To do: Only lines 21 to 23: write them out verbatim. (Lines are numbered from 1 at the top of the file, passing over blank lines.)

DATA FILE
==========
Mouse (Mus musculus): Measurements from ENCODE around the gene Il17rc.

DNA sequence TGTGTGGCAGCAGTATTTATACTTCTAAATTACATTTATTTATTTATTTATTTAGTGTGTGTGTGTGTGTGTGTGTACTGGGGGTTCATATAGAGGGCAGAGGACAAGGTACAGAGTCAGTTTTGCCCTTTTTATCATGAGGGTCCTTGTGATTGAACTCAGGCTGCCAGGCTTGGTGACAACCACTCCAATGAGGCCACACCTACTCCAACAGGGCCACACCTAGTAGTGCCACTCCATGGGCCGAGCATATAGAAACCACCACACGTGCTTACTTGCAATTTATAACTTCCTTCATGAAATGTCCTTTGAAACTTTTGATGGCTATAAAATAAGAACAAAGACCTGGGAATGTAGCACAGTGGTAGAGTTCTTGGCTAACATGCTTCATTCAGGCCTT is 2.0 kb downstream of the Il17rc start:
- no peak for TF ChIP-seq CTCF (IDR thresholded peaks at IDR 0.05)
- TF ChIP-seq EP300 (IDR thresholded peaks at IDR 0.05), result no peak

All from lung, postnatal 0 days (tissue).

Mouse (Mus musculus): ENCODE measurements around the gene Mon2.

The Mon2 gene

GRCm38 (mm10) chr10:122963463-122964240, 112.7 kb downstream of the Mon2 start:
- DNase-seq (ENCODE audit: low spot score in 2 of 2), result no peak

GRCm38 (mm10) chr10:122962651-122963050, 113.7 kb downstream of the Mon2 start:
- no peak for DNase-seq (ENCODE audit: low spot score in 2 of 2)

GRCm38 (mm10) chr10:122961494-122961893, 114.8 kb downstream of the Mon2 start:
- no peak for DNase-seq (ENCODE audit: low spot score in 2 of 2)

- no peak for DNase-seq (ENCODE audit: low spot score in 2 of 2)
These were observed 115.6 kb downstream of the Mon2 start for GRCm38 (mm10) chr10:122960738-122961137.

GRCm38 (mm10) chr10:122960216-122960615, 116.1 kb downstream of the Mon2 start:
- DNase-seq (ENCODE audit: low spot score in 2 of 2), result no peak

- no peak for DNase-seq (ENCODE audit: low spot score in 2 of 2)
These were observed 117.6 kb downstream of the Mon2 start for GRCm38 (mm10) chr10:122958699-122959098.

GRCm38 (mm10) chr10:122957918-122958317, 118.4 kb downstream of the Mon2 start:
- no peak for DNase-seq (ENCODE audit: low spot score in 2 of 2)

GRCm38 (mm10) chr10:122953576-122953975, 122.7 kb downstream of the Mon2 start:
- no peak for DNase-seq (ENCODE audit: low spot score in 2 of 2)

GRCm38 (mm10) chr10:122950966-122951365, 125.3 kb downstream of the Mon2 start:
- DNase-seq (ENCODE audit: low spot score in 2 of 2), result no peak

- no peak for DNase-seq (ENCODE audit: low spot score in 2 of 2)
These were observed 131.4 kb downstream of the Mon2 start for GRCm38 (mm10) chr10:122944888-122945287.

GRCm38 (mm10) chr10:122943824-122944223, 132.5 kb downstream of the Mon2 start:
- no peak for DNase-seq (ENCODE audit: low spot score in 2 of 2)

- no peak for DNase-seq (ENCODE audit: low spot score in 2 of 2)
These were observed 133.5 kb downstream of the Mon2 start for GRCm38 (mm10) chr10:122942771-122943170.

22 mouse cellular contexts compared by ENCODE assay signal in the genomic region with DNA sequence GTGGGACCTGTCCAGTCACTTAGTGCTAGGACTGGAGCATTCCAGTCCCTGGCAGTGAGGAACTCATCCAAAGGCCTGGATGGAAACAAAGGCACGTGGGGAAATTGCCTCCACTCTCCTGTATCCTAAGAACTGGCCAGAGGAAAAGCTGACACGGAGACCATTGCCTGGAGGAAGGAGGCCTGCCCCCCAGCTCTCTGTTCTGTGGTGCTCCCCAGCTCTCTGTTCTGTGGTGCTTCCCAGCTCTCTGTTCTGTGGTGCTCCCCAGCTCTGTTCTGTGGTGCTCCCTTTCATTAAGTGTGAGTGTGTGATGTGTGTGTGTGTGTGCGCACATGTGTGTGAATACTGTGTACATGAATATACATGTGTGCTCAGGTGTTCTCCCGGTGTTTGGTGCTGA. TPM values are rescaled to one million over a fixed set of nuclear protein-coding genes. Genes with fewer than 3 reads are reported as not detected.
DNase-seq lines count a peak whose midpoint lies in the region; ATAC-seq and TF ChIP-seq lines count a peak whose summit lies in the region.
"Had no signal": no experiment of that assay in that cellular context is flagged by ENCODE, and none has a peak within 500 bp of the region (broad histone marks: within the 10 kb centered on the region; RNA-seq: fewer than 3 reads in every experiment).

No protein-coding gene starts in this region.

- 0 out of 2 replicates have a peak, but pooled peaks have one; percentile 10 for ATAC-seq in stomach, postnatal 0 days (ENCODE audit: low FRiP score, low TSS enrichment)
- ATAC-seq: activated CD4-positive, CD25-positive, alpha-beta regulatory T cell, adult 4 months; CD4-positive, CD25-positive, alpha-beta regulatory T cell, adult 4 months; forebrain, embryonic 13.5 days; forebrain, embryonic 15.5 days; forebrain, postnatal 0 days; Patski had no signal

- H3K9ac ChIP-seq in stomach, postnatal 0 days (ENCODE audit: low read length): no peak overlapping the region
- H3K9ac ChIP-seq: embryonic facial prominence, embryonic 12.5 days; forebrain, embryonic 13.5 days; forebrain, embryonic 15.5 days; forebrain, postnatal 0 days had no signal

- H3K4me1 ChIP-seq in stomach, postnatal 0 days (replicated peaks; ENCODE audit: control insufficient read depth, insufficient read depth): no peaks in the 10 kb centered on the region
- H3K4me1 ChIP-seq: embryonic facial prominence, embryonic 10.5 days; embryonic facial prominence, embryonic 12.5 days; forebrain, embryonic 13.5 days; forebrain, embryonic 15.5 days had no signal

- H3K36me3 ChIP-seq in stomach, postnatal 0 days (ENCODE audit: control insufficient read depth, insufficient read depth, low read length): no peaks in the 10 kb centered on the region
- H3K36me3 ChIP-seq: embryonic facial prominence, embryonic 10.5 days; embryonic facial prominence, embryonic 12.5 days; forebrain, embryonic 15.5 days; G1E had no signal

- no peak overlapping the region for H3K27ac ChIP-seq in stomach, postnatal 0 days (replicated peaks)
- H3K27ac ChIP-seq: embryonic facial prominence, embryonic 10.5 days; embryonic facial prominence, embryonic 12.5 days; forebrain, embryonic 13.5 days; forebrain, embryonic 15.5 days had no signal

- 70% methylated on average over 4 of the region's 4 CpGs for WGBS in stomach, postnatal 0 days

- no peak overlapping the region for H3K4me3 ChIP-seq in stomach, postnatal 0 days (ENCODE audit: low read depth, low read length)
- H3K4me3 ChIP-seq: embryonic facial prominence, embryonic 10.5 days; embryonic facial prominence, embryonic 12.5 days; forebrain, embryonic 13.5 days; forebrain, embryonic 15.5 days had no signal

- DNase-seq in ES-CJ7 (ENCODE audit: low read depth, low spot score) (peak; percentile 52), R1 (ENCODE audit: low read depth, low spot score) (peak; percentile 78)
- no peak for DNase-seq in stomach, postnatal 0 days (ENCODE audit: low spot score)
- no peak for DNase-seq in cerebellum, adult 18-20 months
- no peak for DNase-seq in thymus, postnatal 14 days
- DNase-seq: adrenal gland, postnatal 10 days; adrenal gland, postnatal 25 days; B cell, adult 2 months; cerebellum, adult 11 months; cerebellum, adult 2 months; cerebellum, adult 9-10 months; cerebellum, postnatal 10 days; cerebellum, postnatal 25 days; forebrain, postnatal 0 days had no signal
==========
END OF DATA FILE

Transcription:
- no peak for DNase-seq (ENCODE audit: low spot score in 2 of 2)

GRCm38 (mm10) chr10:122953576-122953975, 122.7 kb downstream of the Mon2 start:
- no peak for DNase-seq (ENCODE audit: low spot score in 2 of 2)